How do we know we can trust the data? …
It’s all well and good acquiring tools to help marketing procurement organizations make solid decisions about their spend. But how do we know we can trust the data on which we are basing our strategic decisions?
“To make data-based rather than emotion-based decisions, you need data that comes from the people in the field who are actually using the tool,” he explains. “What makes this kind of tool unique is that its data comes from world-class brands who input their anonymized data on what has already been negotiated, agreed and finalized between clients and agencies. You don’t want data based on surveys of rate cards, or RFP submitted rates before negotiations have happened, or off-the-shelf rates from an agency to a prospect. The real data that is the result of all the hard work that has already been carried out is the most valuable, providing aggregated and anonymized benchmarks that are proven to be achievable.”
… and how do we know we can trust our partner?
Partnerships come in many forms — whether that be a database of insights to help with your strategic decision-making or a team of professionals to advise on what to do with that data, both deliver value that results in better outcomes for your marketing spend.
Some partners will have the ability to manage the platform on your behalf, taking your scope of work and outputting analytics-driven reports that fuel good decisions. This can help prepare you fully for that across-the-table discussion with agencies. A good partner will also have the ability to help you negotiate, explain what to look for when assessing a particular scope of work, and highlight the key drivers of any variances.
By way of example, Roumanis explains: “Let’s say an agency proposes a million-dollar fee. Real benchmark data may indicate that the fee for that should actually be $900,000. So look for a partner that can work with you and your marketing stakeholders to identify what is driving that $100,000 difference between agency quotes and the benchmark. It might turn out to be salaries, or number of FTEs on the staffing plan, or higher-than-average overheads.
“The point is, whichever type of partnership you opt for, the offering needs to be backed by real-time learnings from the industry’s world-class marketers.”
It’s the people-machine mix that provides the real clarity and trust
Whether an organization has had a marketing procurement team in place for decades, has just launched the department, or simply does not have the capacity for one at all and shares that responsibility among its pool of procurers, third-party marketing procurement expertise is something that can make a huge difference to marketing, procurement and finance.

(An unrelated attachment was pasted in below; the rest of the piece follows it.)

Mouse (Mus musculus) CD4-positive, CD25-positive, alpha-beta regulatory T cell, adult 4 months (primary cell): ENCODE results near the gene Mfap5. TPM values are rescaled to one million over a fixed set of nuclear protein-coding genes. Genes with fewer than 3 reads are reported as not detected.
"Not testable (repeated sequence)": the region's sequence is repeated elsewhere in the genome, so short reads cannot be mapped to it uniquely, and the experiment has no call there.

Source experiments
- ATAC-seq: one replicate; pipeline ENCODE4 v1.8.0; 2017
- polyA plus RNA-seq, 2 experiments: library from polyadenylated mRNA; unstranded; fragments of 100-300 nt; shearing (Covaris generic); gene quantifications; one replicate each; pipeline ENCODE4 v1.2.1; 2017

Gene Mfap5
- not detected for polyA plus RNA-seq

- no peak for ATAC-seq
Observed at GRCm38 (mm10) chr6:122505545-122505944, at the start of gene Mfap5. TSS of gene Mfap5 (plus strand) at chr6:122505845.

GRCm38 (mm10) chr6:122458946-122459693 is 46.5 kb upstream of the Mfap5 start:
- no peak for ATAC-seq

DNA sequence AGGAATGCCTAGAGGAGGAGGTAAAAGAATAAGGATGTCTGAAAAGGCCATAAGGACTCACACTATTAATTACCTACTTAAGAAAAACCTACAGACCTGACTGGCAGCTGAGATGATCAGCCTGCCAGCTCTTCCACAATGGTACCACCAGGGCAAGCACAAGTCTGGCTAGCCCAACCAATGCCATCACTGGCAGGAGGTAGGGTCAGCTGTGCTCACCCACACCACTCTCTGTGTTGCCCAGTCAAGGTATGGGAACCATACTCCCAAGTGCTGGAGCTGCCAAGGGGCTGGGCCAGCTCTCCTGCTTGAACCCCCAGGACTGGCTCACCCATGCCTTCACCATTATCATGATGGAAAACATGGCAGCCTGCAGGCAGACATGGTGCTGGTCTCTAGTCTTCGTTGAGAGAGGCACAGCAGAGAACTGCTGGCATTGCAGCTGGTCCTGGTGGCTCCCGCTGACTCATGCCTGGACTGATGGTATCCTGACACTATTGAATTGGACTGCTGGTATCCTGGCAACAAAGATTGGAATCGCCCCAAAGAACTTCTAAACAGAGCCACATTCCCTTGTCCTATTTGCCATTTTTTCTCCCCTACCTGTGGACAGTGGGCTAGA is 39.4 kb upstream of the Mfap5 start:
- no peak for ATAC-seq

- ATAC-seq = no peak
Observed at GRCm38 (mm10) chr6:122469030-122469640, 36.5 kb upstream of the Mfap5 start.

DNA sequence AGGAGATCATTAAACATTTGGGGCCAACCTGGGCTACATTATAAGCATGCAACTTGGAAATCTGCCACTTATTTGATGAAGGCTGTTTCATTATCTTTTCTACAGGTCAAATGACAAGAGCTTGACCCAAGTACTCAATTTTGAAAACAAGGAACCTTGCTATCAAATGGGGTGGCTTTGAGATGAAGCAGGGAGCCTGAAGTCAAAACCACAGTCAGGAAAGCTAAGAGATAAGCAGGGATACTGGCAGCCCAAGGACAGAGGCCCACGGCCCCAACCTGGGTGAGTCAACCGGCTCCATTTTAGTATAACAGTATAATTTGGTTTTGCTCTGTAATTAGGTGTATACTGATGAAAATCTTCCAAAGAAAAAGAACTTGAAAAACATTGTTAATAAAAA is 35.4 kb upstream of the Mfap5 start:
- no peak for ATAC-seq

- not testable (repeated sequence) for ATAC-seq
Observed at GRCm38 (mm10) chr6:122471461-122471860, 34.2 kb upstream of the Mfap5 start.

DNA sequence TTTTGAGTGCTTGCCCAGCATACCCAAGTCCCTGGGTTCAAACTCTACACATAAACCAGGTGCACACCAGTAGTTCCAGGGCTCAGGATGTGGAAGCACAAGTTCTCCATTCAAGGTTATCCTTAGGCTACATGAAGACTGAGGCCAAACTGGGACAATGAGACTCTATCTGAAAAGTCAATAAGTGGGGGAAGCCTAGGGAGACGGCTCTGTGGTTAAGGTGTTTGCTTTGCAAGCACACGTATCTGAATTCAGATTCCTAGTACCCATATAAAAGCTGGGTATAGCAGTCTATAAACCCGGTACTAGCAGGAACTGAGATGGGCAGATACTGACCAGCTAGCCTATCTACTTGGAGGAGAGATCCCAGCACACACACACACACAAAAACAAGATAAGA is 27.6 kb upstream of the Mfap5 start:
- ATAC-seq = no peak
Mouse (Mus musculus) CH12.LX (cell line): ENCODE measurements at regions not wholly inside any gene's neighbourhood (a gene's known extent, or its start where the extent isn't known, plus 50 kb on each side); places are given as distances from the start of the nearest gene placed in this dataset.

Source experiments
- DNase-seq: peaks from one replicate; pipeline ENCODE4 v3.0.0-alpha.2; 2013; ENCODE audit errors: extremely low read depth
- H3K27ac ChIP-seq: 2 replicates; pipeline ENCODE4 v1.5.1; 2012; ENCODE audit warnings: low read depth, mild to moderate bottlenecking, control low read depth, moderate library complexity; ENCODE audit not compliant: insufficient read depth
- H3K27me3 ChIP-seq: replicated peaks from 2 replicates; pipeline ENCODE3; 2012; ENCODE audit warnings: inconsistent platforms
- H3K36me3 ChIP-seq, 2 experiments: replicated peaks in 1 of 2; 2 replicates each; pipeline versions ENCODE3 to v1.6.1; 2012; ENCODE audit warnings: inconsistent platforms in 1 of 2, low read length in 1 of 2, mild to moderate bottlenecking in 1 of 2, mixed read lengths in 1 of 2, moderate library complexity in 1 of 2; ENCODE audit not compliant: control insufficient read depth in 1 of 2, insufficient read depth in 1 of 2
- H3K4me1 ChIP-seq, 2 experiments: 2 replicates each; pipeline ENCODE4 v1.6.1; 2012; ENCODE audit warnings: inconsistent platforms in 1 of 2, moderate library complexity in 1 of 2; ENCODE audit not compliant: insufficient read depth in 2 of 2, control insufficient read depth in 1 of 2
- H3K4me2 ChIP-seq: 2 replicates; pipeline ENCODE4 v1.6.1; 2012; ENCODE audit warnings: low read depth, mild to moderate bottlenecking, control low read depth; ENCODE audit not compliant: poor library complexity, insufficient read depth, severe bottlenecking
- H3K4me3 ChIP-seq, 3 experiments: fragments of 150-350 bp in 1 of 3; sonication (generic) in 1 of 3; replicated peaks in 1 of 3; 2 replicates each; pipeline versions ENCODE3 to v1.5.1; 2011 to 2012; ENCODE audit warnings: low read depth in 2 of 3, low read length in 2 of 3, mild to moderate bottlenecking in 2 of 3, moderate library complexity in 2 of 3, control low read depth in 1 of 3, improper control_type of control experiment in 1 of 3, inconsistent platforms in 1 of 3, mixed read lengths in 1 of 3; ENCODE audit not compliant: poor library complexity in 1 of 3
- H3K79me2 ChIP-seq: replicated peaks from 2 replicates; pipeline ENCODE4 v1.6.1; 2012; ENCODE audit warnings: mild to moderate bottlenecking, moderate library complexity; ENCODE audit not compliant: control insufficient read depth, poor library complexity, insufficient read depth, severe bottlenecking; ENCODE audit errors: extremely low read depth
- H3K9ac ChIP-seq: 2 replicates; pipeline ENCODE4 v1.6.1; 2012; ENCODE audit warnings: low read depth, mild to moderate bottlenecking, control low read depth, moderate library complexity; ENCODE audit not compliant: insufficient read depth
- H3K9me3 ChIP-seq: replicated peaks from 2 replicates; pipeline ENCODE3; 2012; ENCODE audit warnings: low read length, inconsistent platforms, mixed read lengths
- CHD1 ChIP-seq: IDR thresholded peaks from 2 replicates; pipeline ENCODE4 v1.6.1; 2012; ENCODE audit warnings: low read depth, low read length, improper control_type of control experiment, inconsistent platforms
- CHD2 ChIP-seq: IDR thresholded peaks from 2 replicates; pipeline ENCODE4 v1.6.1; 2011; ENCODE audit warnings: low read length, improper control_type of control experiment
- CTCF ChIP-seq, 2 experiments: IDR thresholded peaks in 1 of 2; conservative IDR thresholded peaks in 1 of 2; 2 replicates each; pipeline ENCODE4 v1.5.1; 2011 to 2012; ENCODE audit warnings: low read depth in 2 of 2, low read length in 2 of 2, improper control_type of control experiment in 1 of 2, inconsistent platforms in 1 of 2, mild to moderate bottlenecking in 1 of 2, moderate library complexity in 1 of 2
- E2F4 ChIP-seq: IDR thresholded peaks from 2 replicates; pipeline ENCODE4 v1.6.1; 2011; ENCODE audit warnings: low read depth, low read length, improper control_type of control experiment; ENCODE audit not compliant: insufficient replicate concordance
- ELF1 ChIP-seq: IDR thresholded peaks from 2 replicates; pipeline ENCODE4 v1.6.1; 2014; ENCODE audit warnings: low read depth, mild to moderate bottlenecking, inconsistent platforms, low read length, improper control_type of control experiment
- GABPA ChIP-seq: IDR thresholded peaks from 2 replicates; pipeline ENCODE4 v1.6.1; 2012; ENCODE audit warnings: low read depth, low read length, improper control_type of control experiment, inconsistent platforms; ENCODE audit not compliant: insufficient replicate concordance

“When looking for a good marketing procurement partner,” explains Roumanis, “it’s advisable to find a firm whose staff come from a marketing procurement world. It’s that simple. You want people who have first-hand experience of your market. They’ve seen it all before, bring credibility to your team and they understand the issues you and your agencies are facing. They will have been in that negotiation situation; they will know what the agency talking points will be; and they will know what your response should be. You know you can trust them because they’ve walked in your shoes — they’ve got the experience, but importantly they bring clarity. And that clarity comes from the real-world data they can tap into to make sure those negotiation points are based on the most up-to-date benchmarking information you can get.”
The best results come from both human experience and machine intelligence. That mix is the most valuable.
The RightSpend platform, for example, assesses over $10 billion in agency spend a year, with data defined from the top marketers and brands globally covering 75 global markets and 10 agency disciplines, it is anonymized and blinded and contains real-time information that is regularly updated on which to base impartial decisions.
“It is this machine-driven clarity, coupled with human insight that makes for a powerful combination,” he continues, “the machine gives you the data, the people give you the interpretation of what that data is telling is you.”
But as he adds, with all clarity and non-bias: “Benchmarks are directional, they are intended to give you guidance. So look for a partner you can trust because their insight is based on transparency and solid data from which you can make your own informed decisions.”
This Brand Studio article was written with RightSpend